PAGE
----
I’m attending the 2010 No Fluff Just Stuff conference in Reston, VA this weekend. One of the speakers is Brian Sletten, a self-proclaimed “Semantic Web Nerd,” who presented a really excellent RDFa session – and I’m not just saying that because he plugged our book on his “Recommended Reading” slide. To understand why his talk really struck a chord with me, I’ll provide some background.
For better or worse, I’ve been a bit of out of the Semantic Web world lately. I’m currently not working on any projects for which the Semantic Web is considered a critical technology. I’ve watched as many of the Semantic Web programs I had involvement in were scaled back or disappeared entirely as government funding dried up. It was hard to not feel like the Semantic Web was dying a slow death. What’s worse is that upon reflection, I found it hard to identify a program where the Semantic Web was truly a critical feature and not just an alternate implementation decision that could have just as easily been replaced with any number of traditional technology solutions. Maybe I was just jaded after working in the same technology area for 6 years, or maybe I was going through my own trough of disillusionment.
The keynote address at NFJS (by Venkat Subramaniam) spoke to the value of exposing yourself to many different programming languages, even if you only have one or two primary languages. The process of learning a new language trains you to think about programming in new ways. It introduces you to the various challenges that all languages face as well as the strategies that a particular language employs to address these issues. This is much the same with any technology. Learning about alternate ways to solve problems helps us become better problem solvers. And isn’t that the real goal? Along this line of thinking, best practices are the enemy of innovation and creativity because they create a safe little box in which we can live without having to go out into the unknown to explore. This got me to thinking about my career in the Semantic Web world. I’d been so focused on using the Semantic Web that I’ve neglected to learn about alternate technologies and the lessons they have to offer. I’ve stifled my problem solving skills by keeping too narrow a focus and failing to recognize the opportunities for hybrid solutions that leverage many technologies, not just Semantic Web.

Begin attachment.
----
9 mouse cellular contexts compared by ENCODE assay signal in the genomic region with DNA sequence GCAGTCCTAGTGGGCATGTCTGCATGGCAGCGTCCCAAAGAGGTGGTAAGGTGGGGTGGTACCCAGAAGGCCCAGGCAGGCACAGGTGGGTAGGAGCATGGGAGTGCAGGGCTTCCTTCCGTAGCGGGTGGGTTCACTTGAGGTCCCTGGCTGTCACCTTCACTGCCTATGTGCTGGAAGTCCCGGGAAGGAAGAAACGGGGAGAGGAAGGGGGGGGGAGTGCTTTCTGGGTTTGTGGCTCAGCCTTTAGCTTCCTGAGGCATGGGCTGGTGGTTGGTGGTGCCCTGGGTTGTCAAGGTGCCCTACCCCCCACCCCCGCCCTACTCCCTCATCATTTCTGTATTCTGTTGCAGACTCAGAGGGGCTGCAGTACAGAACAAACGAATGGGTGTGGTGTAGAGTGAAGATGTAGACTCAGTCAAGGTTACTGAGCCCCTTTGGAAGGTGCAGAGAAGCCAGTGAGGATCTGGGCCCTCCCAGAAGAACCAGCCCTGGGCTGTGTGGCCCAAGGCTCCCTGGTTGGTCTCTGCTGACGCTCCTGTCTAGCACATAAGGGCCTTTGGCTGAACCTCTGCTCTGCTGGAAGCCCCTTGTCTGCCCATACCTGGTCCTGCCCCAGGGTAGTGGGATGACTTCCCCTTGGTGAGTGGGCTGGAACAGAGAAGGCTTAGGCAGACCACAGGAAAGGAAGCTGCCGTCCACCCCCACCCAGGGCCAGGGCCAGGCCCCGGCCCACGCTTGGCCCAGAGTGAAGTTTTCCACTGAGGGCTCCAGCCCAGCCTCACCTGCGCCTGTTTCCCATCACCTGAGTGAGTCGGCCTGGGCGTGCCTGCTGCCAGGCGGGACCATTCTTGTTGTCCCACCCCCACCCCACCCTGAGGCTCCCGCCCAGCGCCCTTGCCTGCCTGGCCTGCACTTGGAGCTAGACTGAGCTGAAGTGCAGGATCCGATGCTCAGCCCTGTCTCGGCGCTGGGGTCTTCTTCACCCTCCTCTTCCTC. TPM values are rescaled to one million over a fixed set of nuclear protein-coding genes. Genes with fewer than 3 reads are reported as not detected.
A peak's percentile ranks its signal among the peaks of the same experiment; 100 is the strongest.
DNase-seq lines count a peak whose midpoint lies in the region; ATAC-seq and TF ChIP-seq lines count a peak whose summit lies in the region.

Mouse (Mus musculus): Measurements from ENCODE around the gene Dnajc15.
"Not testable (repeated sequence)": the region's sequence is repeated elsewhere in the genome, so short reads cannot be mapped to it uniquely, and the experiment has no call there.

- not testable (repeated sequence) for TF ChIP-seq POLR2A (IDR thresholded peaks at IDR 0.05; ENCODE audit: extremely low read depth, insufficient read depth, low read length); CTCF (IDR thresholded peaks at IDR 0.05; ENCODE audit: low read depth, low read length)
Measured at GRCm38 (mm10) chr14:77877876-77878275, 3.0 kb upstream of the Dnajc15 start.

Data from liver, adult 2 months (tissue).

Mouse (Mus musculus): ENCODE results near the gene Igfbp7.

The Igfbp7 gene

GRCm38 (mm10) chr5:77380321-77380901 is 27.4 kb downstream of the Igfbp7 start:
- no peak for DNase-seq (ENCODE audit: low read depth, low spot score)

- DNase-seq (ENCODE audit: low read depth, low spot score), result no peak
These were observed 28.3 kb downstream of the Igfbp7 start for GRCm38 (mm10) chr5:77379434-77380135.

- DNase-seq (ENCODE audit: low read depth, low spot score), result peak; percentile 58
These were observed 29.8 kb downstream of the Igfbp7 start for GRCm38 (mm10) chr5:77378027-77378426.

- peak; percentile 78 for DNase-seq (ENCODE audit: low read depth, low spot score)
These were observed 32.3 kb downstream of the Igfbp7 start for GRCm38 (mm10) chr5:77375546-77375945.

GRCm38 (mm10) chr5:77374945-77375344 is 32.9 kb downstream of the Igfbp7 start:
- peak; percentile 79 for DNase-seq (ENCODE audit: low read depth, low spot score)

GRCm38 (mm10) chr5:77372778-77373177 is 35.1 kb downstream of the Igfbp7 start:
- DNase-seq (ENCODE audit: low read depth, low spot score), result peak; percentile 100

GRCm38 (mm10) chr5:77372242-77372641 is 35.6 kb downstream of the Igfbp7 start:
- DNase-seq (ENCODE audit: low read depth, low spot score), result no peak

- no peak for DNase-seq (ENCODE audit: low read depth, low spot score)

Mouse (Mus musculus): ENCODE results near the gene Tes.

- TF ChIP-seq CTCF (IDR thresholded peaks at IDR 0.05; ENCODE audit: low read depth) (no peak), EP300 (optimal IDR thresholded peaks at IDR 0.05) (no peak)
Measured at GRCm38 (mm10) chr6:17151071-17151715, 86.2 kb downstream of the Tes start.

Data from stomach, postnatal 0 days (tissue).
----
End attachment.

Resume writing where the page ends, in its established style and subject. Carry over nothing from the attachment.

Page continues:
Now, back to the point. Brian’s RDFa talk was excellent. It reintroduced me to all of the progress being made in achieving the Semantic Web. Big organizations are starting to adopt and leverage the Semantic Web via RDFa. IBM and Open Document Format. Drupal RDFa and CMS. The White House? MediaWiki. Creative Commons Licenses. Newsweek. Facebook – and Microsoft, IMDB, RottenTomatoes, Yelp, NHL!? Best Buy. Google!! Really. There are too many to list. Many of these sites you can go to now and view their source to find the RDFa. It’s happening.
All of this progress made me realize something. Beyond all of the hype and inflated expectations. Beyond the lost hope and naysayers. The industry is starting to adopt the Semantic Web for real. They are starting to see the real business case for open linked data. People are starting to find specific applications where the Semantic Web makes sense and might actually help. And, all of this leaves me with a renewed desire to find opportunities to apply technologies that complement and are complemented by Semantic Web technologies.